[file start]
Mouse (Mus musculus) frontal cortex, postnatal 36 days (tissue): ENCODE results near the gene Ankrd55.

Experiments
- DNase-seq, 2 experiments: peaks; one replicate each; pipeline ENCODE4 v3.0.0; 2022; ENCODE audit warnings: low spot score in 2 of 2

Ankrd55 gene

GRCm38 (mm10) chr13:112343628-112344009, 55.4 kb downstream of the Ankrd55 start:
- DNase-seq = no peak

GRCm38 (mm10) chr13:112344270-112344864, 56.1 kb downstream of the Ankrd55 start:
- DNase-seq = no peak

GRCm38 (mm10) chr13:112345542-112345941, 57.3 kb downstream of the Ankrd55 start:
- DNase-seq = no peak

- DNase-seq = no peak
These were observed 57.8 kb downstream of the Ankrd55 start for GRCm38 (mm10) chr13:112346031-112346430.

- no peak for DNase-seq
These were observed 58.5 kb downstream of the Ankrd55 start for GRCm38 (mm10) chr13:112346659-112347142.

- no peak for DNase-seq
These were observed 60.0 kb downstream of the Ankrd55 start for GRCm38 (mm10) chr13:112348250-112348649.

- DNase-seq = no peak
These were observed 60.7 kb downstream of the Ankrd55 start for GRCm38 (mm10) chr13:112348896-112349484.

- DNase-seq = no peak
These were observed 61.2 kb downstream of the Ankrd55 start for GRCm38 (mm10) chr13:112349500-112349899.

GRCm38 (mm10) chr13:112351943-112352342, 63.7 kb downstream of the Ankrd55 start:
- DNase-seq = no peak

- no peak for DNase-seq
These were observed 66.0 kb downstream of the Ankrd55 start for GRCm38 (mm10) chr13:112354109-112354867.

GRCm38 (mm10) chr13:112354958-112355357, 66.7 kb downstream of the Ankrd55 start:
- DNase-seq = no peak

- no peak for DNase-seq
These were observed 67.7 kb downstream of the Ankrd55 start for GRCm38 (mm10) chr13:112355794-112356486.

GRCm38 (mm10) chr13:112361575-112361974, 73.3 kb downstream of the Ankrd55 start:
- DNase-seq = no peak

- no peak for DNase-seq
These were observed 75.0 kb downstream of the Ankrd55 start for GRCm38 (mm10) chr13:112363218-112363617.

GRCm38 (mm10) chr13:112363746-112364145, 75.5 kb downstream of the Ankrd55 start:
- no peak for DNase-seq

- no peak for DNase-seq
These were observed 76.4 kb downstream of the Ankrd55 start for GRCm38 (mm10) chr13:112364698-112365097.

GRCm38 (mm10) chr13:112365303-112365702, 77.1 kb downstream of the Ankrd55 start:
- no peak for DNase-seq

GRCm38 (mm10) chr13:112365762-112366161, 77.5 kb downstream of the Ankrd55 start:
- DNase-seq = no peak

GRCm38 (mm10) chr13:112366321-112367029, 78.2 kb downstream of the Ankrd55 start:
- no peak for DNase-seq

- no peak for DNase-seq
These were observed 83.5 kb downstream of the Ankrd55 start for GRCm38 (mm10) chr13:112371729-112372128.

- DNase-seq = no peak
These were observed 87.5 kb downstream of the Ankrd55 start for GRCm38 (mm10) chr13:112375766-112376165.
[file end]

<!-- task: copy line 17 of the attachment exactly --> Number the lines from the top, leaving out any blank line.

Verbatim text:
- DNase-seq = no peak